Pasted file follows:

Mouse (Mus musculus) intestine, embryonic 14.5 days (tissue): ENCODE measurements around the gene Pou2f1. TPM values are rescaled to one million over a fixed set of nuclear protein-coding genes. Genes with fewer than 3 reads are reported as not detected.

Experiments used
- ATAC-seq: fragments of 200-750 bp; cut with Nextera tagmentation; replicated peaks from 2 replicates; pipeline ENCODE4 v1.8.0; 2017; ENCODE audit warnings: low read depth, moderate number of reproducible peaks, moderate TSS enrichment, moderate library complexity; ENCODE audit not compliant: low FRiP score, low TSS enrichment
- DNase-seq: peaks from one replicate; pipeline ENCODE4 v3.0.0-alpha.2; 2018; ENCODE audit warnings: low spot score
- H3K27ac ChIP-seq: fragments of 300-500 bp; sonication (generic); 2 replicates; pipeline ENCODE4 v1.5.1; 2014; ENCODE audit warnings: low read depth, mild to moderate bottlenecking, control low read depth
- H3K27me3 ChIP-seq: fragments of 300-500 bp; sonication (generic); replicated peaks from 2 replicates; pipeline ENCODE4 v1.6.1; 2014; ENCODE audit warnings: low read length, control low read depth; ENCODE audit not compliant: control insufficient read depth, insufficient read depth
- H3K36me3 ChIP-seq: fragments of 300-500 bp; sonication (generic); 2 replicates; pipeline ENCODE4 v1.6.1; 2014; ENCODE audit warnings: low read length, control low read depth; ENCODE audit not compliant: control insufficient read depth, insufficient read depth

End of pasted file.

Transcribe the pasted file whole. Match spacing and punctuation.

Mouse (Mus musculus) intestine, embryonic 14.5 days (tissue): ENCODE measurements around the gene Pou2f1. TPM values are rescaled to one million over a fixed set of nuclear protein-coding genes. Genes with fewer than 3 reads are reported as not detected.

Experiments used
- ATAC-seq: fragments of 200-750 bp; cut with Nextera tagmentation; replicated peaks from 2 replicates; pipeline ENCODE4 v1.8.0; 2017; ENCODE audit warnings: low read depth, moderate number of reproducible peaks, moderate TSS enrichment, moderate library complexity; ENCODE audit not compliant: low FRiP score, low TSS enrichment
- DNase-seq: peaks from one replicate; pipeline ENCODE4 v3.0.0-alpha.2; 2018; ENCODE audit warnings: low spot score
- H3K27ac ChIP-seq: fragments of 300-500 bp; sonication (generic); 2 replicates; pipeline ENCODE4 v1.5.1; 2014; ENCODE audit warnings: low read depth, mild to moderate bottlenecking, control low read depth
- H3K27me3 ChIP-seq: fragments of 300-500 bp; sonication (generic); replicated peaks from 2 replicates; pipeline ENCODE4 v1.6.1; 2014; ENCODE audit warnings: low read length, control low read depth; ENCODE audit not compliant: control insufficient read depth, insufficient read depth
- H3K36me3 ChIP-seq: fragments of 300-500 bp; sonication (generic); 2 replicates; pipeline ENCODE4 v1.6.1; 2014; ENCODE audit warnings: low read length, control low read depth; ENCODE audit not compliant: control insufficient read depth, insufficient read depth